How many times do you think you open and close your garage door each year?
The correct answer is about 1500.
We don’t think much about our garage doors until they quietly (or loudly, if your door’s the dramatic type) go to the wayside. And don’t they just always love to stop a third of the way up when they die, like they’re giving you hope?
Before you break it even more out of frustration or assume you have the worst luck, consider its symptoms. Any rust? Screeching or bangs?
You could need a replacement of your garage door spring.
Read on to find out if this is your door’s illness or if it’s time to tear it down.
Garage doors are relatively simple contraptions. A motor and battery provide enough juice for a chain to pull the door open and let it slowly close. The chain is kept in check by a track.
Contrary to popular belief, the torsion spring does all the heavy lifting, keeping the door from banging closed.
There are actually two kinds of springs: torsion and extension springs. Extension springs are the ones in the tracks on either side of the door. The torsion spring is the big one located above the closed door.
Never attempt to fix a broken torsion spring on your own. The force when a spring snaps can cause extreme damage to you or anything nearby. Many springs have metal brackets that hold them in place as safety precautions, but the power behind a broken one should not be reckoned with.
Likewise, the bottom brackets are under a similar amount of tension and can also fly loose if mishandled. If you ever need parts replaced, contact a professional.
It is recommended you change your springs every five or six years.
Luckily for homeowners, there are telltale signs that might warn you of your garage door’s impending doom.
Check the torsion and extension springs for excess rust. If you notice built up rust, it may mean the elasticity of the springs is giving out.
Over time, rust weakens the steel, causing the spring to eventually snap.
To avoid rusty springs, lubricate them several times a year using WD-40.
Has your garage door been screeching about being opened or closed? Or, at least, does it feel that way?
When springs are rusty or aged, it’s common for the door to start making strange noises. Visually inspect the springs to look for rust. Then, apply lubricant to the springs, chain (if applicable), hinges and track. If the scraping, banshee-like sounds continue, you may need new springs.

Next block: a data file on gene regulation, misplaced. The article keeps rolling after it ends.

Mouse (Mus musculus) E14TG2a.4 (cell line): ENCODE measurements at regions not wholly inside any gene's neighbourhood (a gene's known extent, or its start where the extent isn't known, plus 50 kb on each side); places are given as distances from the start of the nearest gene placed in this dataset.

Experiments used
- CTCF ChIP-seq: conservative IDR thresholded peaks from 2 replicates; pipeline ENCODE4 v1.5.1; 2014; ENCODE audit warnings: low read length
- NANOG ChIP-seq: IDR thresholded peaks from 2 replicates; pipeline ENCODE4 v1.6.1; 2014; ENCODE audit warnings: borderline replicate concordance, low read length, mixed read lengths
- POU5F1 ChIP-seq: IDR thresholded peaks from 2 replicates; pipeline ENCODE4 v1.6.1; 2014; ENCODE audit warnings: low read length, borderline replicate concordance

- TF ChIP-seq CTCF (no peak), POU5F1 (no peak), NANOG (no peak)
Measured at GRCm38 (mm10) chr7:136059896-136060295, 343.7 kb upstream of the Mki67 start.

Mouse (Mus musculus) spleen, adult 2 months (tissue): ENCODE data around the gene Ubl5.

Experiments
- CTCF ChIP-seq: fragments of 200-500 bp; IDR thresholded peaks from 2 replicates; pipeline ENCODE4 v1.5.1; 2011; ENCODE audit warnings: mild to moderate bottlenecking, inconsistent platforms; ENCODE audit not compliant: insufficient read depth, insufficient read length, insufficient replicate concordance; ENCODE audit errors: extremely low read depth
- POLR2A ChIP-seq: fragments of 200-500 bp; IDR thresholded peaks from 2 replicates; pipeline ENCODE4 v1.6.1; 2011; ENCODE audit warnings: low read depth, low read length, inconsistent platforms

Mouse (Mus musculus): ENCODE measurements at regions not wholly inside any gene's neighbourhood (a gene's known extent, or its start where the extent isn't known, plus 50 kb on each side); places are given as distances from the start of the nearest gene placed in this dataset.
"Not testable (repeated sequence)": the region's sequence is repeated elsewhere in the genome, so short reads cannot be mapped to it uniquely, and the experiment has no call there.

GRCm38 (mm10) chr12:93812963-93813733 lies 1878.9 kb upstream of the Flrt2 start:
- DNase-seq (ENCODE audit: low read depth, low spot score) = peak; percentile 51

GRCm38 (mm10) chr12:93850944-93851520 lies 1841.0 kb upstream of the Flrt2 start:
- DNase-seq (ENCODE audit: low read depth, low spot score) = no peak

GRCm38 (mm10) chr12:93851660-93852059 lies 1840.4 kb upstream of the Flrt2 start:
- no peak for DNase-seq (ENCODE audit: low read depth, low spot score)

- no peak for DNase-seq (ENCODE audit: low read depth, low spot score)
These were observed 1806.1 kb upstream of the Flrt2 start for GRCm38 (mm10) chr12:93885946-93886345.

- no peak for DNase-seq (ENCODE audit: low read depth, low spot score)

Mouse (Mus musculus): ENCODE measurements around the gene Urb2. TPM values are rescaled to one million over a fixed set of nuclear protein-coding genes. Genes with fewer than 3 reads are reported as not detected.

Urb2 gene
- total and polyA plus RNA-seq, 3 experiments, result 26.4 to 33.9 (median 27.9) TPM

Does your door close with a bang reminiscent of an angry teenager going to his or her room? If so, the springs may be the culprit.
When the tension in the springs starts to wear, it’s harder for them to slowly lower the door. Remember: they’re the superheroes of garage door parts, the ones who keep the heavy door from falling onto your poor floor. When they’re not working properly, the door won’t close correctly.
If you suddenly find your door is gaping at you like an open, lopsided mouth, you can probably guess where we’ll tell you to look.
It’s another sign that the tension in the springs is loosening. In this case, one spring may be in worse shape than the other, causing the door to open lopsidedly.
If your garage door breaks, chances are you’re going to try to open it manually. Except . . . it seems that an elephant has found its way to the tip-top of your garage door, and the blasted thing is heavy.
In these instances, it may be an indication that the springs are no longer working. That means all the weight of the garage door is being pulled up by you. Instead of, you know, a motor and pulley.
It’s not like a small bang. It’s a BANG.
It might sound like a gorilla just pounded on the outside wall. Or someone just hit the inside of the garage door with a sledgehammer.
Most likely, it’s your springs. As we mentioned, these springs come with a heavy punch. When one snaps, you’ll most likely hear it.
Especially if the door isn’t down when it happens.
It always seems to happen on the worst day it could and right before work.
If you can hear the motor go, but nothing’s happening, it might be the springs. If they can’t do their heavy lifting, that door isn’t going to move.
Sometimes, this issue can also involve other parts, such as wiring.
You’re probably extremely frustrated that your door is stuck, but the good news is that every automatic garage door has a bypass system. You can get in, but it might take a little bit of work.
If you are lucky enough to have a garage attached to your house, place a ladder beneath the central chain. You should see a red cord.
Use the helpful knob provided to jerk on the cord until the small lever it’s hooked to locks in the down position. Open the door and have someone else place something beneath it to keep it propped.
If you have a garage that’s separate from your house and you’re attempting to “break in” from the outside, you can use a thread and a coat hanger to open the emergency latch. It’s a bit trickier, but it can be done.
However, we recommend simply calling someone. It’s a whole lot easier.
Seriously. Save yourself from the headache and the possible damage that could ensue from mishandling a garage door spring. Our team is equipped to handle anything your garage door can throw at us, regardless of whether it spent its last moments quietly or went out with a screech.
Contact us today to get that garage door working properly. It’s time to spring into action.